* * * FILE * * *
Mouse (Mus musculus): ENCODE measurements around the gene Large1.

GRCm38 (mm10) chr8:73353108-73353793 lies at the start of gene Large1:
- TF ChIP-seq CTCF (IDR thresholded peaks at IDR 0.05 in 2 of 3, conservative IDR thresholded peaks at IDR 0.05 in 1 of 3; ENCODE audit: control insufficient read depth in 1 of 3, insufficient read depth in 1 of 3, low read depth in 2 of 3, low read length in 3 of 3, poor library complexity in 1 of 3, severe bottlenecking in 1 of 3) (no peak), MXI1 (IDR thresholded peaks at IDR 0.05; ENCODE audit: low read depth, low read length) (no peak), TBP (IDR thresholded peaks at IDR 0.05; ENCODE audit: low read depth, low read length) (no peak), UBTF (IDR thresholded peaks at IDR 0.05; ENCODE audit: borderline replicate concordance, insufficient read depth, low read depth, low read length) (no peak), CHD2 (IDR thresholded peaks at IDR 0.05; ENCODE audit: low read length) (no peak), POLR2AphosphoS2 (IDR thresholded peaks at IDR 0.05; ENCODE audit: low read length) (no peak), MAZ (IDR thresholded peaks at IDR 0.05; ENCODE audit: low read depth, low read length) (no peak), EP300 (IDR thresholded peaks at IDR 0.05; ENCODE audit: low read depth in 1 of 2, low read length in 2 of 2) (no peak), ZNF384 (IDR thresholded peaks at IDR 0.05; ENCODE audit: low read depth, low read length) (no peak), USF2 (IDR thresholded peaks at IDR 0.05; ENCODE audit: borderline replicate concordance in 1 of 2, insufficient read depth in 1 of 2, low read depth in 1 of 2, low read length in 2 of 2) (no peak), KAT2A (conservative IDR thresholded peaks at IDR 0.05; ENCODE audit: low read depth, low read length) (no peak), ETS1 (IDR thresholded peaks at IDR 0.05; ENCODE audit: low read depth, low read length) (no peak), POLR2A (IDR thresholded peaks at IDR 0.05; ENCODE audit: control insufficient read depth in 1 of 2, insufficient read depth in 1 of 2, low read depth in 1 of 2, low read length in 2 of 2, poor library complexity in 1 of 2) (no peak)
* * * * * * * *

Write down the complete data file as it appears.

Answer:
Mouse (Mus musculus): ENCODE measurements around the gene Large1.

GRCm38 (mm10) chr8:73353108-73353793 lies at the start of gene Large1:
- TF ChIP-seq CTCF (IDR thresholded peaks at IDR 0.05 in 2 of 3, conservative IDR thresholded peaks at IDR 0.05 in 1 of 3; ENCODE audit: control insufficient read depth in 1 of 3, insufficient read depth in 1 of 3, low read depth in 2 of 3, low read length in 3 of 3, poor library complexity in 1 of 3, severe bottlenecking in 1 of 3) (no peak), MXI1 (IDR thresholded peaks at IDR 0.05; ENCODE audit: low read depth, low read length) (no peak), TBP (IDR thresholded peaks at IDR 0.05; ENCODE audit: low read depth, low read length) (no peak), UBTF (IDR thresholded peaks at IDR 0.05; ENCODE audit: borderline replicate concordance, insufficient read depth, low read depth, low read length) (no peak), CHD2 (IDR thresholded peaks at IDR 0.05; ENCODE audit: low read length) (no peak), POLR2AphosphoS2 (IDR thresholded peaks at IDR 0.05; ENCODE audit: low read length) (no peak), MAZ (IDR thresholded peaks at IDR 0.05; ENCODE audit: low read depth, low read length) (no peak), EP300 (IDR thresholded peaks at IDR 0.05; ENCODE audit: low read depth in 1 of 2, low read length in 2 of 2) (no peak), ZNF384 (IDR thresholded peaks at IDR 0.05; ENCODE audit: low read depth, low read length) (no peak), USF2 (IDR thresholded peaks at IDR 0.05; ENCODE audit: borderline replicate concordance in 1 of 2, insufficient read depth in 1 of 2, low read depth in 1 of 2, low read length in 2 of 2) (no peak), KAT2A (conservative IDR thresholded peaks at IDR 0.05; ENCODE audit: low read depth, low read length) (no peak), ETS1 (IDR thresholded peaks at IDR 0.05; ENCODE audit: low read depth, low read length) (no peak), POLR2A (IDR thresholded peaks at IDR 0.05; ENCODE audit: control insufficient read depth in 1 of 2, insufficient read depth in 1 of 2, low read depth in 1 of 2, low read length in 2 of 2, poor library complexity in 1 of 2) (no peak)